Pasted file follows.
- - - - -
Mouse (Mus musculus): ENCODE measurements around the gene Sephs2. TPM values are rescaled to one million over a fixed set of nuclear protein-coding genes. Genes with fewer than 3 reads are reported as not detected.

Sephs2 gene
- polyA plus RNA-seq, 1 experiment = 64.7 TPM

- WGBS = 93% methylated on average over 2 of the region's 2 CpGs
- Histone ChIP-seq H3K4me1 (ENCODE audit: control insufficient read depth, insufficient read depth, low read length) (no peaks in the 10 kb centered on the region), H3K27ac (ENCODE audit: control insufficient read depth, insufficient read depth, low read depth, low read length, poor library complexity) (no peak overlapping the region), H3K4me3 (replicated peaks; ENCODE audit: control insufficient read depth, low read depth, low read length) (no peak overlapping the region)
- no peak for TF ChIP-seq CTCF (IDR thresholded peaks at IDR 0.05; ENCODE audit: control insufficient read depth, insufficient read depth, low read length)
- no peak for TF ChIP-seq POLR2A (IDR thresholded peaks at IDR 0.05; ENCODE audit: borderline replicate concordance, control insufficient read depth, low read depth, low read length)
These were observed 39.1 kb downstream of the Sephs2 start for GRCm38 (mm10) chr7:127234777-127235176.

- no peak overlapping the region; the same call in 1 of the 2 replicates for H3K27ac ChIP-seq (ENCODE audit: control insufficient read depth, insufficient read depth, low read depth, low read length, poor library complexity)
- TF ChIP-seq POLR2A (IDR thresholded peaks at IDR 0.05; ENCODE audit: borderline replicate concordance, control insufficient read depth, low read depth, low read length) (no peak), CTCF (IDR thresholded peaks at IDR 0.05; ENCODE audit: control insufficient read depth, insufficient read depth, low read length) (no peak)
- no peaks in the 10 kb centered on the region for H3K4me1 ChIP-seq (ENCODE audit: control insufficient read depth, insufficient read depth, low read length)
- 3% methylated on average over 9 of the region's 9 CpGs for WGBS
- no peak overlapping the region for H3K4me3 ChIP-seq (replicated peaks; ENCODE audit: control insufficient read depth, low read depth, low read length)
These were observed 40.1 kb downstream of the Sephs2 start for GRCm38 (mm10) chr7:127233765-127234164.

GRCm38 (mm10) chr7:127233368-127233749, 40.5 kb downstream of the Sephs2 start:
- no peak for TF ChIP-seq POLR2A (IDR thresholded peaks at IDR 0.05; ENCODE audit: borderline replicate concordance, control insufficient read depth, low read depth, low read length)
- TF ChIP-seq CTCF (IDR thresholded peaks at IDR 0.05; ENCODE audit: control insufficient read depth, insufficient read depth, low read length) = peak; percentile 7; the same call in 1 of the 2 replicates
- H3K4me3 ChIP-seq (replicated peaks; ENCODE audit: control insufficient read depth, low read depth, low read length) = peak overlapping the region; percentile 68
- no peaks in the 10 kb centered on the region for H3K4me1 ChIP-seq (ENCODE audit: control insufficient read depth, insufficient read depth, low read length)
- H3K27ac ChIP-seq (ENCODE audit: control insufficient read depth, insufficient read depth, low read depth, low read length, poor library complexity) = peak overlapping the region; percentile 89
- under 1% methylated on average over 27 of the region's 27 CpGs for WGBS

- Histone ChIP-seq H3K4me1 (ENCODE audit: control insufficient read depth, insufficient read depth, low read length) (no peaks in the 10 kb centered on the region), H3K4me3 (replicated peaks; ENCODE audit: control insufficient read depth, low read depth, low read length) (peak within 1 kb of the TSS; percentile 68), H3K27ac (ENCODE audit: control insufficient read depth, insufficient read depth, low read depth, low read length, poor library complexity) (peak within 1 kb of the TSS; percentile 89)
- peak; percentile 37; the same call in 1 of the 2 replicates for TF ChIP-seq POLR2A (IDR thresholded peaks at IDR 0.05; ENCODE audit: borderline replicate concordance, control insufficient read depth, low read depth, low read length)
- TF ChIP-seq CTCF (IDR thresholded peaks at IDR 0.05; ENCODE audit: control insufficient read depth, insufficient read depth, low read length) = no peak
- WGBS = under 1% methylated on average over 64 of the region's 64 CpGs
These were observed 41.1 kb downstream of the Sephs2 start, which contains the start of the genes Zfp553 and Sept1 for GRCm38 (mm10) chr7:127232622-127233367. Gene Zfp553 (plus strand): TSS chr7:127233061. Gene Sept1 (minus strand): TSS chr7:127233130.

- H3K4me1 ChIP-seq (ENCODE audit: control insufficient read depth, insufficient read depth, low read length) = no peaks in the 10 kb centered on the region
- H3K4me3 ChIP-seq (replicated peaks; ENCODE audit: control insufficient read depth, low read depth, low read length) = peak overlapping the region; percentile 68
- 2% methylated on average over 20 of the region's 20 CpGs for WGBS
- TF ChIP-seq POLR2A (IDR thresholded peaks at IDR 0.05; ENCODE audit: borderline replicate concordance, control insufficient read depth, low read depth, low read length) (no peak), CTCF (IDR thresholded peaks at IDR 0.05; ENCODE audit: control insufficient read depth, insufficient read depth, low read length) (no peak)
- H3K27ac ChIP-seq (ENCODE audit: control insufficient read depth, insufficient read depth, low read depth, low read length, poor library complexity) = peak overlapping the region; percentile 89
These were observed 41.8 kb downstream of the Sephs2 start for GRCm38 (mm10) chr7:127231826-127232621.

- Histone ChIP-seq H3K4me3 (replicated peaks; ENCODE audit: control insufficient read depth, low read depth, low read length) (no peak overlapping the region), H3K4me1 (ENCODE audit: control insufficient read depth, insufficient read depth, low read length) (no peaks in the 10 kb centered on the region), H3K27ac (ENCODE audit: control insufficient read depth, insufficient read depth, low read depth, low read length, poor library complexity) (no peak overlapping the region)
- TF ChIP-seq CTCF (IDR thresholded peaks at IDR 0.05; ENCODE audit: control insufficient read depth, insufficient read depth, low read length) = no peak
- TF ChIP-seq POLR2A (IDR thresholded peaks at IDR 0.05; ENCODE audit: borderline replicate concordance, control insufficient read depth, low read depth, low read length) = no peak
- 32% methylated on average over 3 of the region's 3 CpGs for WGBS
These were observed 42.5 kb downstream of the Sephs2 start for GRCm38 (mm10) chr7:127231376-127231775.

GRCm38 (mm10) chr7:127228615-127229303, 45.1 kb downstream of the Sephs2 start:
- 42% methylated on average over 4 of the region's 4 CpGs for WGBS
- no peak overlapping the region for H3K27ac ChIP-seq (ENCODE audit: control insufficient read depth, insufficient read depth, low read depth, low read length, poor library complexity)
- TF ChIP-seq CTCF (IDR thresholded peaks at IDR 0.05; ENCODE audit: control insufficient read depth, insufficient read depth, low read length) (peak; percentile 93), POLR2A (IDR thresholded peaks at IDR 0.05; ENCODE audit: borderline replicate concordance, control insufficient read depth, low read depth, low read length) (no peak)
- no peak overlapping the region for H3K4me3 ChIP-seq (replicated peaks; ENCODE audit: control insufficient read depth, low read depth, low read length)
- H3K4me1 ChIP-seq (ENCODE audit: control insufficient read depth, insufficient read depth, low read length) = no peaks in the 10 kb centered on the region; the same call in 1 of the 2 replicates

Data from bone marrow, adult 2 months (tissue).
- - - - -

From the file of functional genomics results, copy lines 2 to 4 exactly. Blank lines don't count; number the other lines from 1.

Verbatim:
Sephs2 gene
- polyA plus RNA-seq, 1 experiment = 64.7 TPM

- WGBS = 93% methylated on average over 2 of the region's 2 CpGs